Do you think there is work to be done in this field in terms of normalizing meaning so that there are not so many overlapping concepts and terms – often with such seemingly minute differences in definition? I think of the debates between (eg) Patton, Weiss, Kirkhart and others about the appropriateness of descriptors like “use” vs. “utility” vs. “utilization”. Donaldson notes that “a newcomer to evaluation, and even a grizzled veteran, could have a difficult time sorting through the closely related and sometimes interchangeable terms that litter the evaluation landscape” (Donaldson & Lipsey, 2011, p.3)

    Is it just a fact of life that evaluators need to become familiar with all these terms and their definitions… or has the evaluation community spent too much time delineating the minutiae?

    Thanks!
    Dan

    References:
    Chen, H.-T. (2005). Practical program evaluation: Assessing and improving planning, implementation, and effectiveness. Thousand Oaks, CA: Sage Publications Read: Introduction, Fundamentals for practicing program evaluation, and A practical evaluation taxonomy.

    Kirkhart, K. E. (2000). Reconceptualizing evaluation use: An integrated theory of influence. In V. Caracelli and H. Preskill (Eds.), The expanding scope of evaluation use. New Directions for Evaluation, 88 (pp.5-23). San Francisco; Jossey-Bass.

  2. Hi Kylie

    Wow! I am so happy to have found this post by you. The website and mobile app that you have shared are incredibly rich with comprehensive tools and information related to evaluation and planning. As someone who is relatively new to program evaluation it is reassuring to hear from experts that, “the field of evaluation is rife with inconsistent yet overlapping terminology” and that it, “regularly confuses new evaluators or program staff tasked with doing evaluation in their organization,” as you so nicely put it.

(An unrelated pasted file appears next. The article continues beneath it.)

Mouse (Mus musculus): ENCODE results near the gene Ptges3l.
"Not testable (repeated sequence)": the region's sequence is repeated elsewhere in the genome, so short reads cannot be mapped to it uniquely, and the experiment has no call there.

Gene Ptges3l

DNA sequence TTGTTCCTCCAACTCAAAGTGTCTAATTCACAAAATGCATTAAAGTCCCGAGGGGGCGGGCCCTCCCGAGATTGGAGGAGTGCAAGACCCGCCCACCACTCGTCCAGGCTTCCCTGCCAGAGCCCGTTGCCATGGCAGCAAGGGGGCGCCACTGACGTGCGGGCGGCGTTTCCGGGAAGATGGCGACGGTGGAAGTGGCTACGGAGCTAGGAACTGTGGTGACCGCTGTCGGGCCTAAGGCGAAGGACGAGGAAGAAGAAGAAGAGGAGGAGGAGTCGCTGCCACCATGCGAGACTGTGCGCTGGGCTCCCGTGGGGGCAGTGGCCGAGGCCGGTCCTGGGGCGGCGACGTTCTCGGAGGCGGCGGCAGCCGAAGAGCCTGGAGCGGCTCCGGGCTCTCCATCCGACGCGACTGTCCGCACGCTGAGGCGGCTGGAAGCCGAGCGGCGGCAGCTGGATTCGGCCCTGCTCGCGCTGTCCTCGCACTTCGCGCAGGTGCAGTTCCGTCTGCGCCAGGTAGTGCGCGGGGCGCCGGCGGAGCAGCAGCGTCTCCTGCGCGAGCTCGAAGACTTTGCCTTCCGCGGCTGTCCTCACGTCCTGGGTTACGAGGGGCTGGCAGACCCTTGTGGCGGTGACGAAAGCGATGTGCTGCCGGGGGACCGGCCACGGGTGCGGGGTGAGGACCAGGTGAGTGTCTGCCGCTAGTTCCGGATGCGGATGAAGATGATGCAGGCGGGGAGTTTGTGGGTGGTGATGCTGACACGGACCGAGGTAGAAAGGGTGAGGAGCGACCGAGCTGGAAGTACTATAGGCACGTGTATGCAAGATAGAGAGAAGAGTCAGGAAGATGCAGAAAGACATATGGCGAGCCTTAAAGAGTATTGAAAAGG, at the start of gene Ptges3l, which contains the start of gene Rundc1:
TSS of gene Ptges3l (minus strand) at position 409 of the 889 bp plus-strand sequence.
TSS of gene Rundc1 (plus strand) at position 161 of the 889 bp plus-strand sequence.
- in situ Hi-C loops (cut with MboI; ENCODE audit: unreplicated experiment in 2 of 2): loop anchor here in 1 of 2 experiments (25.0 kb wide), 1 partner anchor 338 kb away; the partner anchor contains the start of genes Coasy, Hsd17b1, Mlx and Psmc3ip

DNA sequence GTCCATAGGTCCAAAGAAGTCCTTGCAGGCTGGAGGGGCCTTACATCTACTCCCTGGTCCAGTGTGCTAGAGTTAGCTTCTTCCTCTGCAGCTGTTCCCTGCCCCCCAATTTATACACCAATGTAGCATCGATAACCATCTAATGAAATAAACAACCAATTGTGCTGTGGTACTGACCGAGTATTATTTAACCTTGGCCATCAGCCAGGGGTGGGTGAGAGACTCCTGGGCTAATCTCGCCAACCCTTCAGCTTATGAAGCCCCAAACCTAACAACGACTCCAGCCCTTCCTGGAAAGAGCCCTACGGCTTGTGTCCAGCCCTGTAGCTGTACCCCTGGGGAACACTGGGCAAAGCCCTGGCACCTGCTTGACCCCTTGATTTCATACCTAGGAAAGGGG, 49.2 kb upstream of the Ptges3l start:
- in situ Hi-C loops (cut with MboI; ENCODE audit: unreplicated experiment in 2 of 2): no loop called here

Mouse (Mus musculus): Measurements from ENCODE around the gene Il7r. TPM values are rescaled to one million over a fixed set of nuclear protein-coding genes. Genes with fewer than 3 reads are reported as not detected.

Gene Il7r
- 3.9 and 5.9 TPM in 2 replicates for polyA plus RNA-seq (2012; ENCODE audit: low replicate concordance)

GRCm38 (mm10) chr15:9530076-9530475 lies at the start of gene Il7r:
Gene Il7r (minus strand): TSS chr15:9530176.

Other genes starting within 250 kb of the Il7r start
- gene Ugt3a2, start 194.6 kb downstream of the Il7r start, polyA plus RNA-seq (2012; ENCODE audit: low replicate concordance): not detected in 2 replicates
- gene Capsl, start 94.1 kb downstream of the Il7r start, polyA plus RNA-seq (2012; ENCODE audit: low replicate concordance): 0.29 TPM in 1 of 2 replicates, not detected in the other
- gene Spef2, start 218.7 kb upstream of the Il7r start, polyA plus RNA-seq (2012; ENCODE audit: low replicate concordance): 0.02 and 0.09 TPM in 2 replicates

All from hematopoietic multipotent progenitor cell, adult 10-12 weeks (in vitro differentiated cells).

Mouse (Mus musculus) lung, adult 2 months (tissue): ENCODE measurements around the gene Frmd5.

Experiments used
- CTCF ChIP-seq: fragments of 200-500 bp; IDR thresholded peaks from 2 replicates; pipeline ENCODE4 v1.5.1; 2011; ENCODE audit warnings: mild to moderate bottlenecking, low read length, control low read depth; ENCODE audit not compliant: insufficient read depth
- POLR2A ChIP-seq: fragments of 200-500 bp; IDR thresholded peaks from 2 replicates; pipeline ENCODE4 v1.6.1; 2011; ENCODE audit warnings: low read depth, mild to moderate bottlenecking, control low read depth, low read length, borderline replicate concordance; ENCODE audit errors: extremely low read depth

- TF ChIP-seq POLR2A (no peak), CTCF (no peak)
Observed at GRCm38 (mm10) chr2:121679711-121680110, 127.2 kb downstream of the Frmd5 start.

That said, I am very curious as to why you noted that, “despite the fact that more and more funders are demanding increased evaluation activity, this inconsistency in terminology is not going to be harmonized any time soon” – is this the only future for evaluators?

    As another reader commented, it seems that there is only space for further confusion if efforts to reign in and organize the everyday jargon of program evaluation are not drastically and immediately increased. After all, don’t the best forms of communication take place using simply language? Even in complex worlds, simplicity is possible.

    Thanks again for sharing this wonderful resources!

  3. Pingback: Evolution of an Evaluator: Kylie Hutchinson | Sheila B Robinson

  4. I agree with your words. Your app should help.

    While people continue to be confused by the terminaolgy in use they will continue to invent their own terminology for their own specific problems and the terminology problem escalates.

    I would like to see evaluators using plain english (if that is the language it is written in)- plain english evaluation. New words or new meanings for words indicate to me someone who is either unable to communicate, someone who is trying to sell you something, or someone obfuscating.

  5. I’m loving this app! What a fabulous idea this is! I’ve just added it to my grad course syllabus under “Recommended Apps” (a brand new category, of course), and will introduce it to my students this week. Thanks Kylie!